Ten years to the day since Gramatik dropped Street Bangerz Vol. 1 and began turning a new sub-section of music heads on to boom-bap instrumentals, he returns like the long-lost hero Odysseus bearing SB5, or Street Bangerz Vol. 5, a capstone for his hallowed series of high fidelity hip-hop compilations. With gold-plated production, talented features, tiny allusions and clever composition, Gramatik is able to brilliantly gesture toward his musical past while making music that is completely contemporary. Some doubted that Denis Jašarević would come back with another Street Bangerz. What they forgot is that his infatuation with his home city can’t be contained (why should it be?) and that he’ll never miss an opportunity to pay homage to the Big Apple.
SB5 isn’t as rough around the edges as the original Street Bangerz, but surely no one expected it to be. Certain musical material has been left behind and replaced with Gramatik’s newer flare, like the layered guitar and synthesizer melodies that he began to hone on Street Bangerz Vol. 3 and perfected on The Age of Reason. Taken as a whole, the album does not have the beat tape posture that the older Bangerz did. It doesn’t stray too far from the sound design and musical motifs that Gramatik has grown fond of more recently. Songs like “I Know It” or “East River Soul” featuring Chris McClenney & Adam Stehr, for example, would fit within any Gramatik release from the past three to four years.
At the same time, tunes like “Good Lovin” and “What’s the Use of Jivin’” are pure throwbacks to the earlier Bangerz, with the latter song alluding directly to one of Gramatik’s most famous early cuts, “Hit That Jive”. It’s got all the energy of the original, if not the same pocket. One of Gramatik’s many sonic signatures are those high-pitched vocal samples, cut to pieces and spliced back together in a fashion that seems haphazard, but fits so congruently with the backbeat. This stamp is all over SB5 on songs like “Step Aside”, where the vocals jump and duck in between running string samples and stomping keys. While the musical material has undergone a lifetime’s worth of changes, the same attitude that inspired the original Bangerz is embedded in this new album. To have thought for one second that this would not be the case would be to misunderstand the man behind the sunglasses.
Almost right on cue, Gramatik combines the old and the new elements of his catalog on “Bring it Up”, a front-runner for our favorite tune on SB5. Picture a soul standard, complete with James Brown’s voice, led by an effortlessly smooth synth bass that’s mirrored move for move by an electric guitar sample. Closing his album with true showmanship, Denis offers a live recording of his hall of fame cut “Muy Tranquilo”. In fact, the recording captures the first and perhaps only time he’s ever played this song live. It’s improvised by Adam Stehr to the point of becoming a jam, especially on the keys. For Gramatik’s most dedicated fans, it’s surely touching to hear his most famous song live, if only through a recording.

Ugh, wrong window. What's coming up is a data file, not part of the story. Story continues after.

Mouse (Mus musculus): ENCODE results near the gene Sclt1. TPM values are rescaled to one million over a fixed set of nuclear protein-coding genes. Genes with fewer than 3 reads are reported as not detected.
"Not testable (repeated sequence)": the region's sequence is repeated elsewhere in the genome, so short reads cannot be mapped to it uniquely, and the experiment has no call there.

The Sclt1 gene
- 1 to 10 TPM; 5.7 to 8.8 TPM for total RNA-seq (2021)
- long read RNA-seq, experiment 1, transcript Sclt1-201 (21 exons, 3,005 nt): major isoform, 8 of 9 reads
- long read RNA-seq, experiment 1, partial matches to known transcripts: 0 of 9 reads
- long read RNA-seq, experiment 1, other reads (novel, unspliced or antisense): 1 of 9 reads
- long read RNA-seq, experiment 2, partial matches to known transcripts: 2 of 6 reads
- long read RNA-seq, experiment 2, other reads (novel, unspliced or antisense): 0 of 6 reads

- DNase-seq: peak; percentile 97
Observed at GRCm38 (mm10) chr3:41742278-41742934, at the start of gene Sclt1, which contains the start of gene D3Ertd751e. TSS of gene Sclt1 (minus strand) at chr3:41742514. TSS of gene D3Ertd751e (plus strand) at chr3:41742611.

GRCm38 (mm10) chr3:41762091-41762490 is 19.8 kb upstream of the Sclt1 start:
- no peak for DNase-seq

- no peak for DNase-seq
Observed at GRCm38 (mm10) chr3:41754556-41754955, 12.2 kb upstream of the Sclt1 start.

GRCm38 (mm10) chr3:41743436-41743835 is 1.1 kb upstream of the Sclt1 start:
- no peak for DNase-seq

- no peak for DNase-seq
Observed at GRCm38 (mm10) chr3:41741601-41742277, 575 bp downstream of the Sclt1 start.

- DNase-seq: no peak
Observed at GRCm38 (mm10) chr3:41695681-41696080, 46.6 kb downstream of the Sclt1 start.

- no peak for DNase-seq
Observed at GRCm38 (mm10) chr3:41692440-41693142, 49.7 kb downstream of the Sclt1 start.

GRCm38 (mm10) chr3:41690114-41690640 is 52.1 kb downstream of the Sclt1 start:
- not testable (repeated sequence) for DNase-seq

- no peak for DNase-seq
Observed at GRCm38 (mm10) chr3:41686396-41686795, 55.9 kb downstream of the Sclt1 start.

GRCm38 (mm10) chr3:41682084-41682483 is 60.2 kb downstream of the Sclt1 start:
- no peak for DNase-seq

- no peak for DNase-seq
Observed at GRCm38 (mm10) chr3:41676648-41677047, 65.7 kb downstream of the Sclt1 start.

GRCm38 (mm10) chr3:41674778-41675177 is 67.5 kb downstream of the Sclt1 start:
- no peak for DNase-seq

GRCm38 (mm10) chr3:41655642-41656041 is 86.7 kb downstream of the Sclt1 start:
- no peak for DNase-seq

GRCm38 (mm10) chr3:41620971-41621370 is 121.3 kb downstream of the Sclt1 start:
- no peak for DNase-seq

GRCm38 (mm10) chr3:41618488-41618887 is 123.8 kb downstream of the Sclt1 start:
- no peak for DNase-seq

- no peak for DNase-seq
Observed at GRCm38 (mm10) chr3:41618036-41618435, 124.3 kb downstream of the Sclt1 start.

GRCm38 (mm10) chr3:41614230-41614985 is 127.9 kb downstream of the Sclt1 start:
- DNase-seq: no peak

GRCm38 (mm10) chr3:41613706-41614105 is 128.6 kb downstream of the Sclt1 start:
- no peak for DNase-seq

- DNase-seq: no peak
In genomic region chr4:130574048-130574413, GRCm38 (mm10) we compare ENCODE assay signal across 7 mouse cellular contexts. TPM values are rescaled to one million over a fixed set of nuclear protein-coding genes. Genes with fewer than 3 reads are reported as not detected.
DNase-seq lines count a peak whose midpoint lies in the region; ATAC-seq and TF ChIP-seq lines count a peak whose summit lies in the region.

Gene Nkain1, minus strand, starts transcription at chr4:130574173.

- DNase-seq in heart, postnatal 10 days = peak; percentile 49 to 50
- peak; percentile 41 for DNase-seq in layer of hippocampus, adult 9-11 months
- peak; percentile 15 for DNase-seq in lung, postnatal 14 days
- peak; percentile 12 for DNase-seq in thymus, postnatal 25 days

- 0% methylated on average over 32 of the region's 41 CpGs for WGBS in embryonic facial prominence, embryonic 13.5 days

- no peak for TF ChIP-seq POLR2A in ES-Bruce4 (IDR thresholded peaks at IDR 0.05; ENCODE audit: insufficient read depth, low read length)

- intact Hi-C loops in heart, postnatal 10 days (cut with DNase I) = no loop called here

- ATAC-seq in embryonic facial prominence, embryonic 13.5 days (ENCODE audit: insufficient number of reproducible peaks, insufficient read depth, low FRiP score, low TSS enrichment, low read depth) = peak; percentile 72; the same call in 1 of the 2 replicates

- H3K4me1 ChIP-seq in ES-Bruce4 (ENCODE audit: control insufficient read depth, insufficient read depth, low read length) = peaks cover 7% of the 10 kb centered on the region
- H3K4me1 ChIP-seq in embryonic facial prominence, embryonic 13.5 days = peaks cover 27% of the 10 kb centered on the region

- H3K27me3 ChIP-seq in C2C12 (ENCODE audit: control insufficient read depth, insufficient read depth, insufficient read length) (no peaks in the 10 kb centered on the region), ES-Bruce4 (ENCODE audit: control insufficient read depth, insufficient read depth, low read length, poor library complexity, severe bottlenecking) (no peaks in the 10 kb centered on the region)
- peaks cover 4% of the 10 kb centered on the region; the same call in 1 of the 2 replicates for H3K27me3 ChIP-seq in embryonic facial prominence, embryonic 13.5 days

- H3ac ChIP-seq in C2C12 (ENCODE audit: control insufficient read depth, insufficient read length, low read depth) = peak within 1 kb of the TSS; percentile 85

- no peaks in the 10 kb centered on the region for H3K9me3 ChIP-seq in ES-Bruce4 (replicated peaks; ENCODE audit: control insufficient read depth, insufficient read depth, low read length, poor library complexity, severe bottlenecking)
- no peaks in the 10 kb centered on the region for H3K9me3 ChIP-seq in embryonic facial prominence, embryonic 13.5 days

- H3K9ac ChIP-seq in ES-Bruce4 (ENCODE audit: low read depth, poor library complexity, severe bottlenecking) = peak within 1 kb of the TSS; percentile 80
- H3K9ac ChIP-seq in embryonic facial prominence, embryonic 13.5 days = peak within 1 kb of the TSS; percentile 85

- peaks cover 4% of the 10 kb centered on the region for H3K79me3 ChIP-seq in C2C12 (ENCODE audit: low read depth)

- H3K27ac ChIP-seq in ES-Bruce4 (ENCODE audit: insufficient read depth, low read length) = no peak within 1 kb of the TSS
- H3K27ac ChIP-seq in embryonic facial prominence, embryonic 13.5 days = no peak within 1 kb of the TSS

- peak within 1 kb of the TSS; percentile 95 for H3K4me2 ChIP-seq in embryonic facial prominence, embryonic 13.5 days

There’s a telling vocal sample in “What She Said”, an operatic tune featuring the Parisian production duo The Geek & Vrv. It says, “any kid can do that in their basement with a sampler, and it just doesn’t seem quite fair.” In the decade since Street Bangerz Vol. 1, the world of sampled music has evolved light years. The music Denis was making ten years ago is no longer revolutionary now. Any kid in their basement can put together big, sexy beats made up of a dozen samples. Indeed, the airwaves are flooded with such instrumentals. But at the same time - and this is what Gramatik drives home on SB5 without hardly trying - no one can do what Gramatik does. He still has the green thumb, the Midas touch, the biggest big city vibe. He’s been to the mountaintop of electronic artistry, and with SB5 he brings it all back home, offering once again that signature spin on beats and electronic music that no one can touch.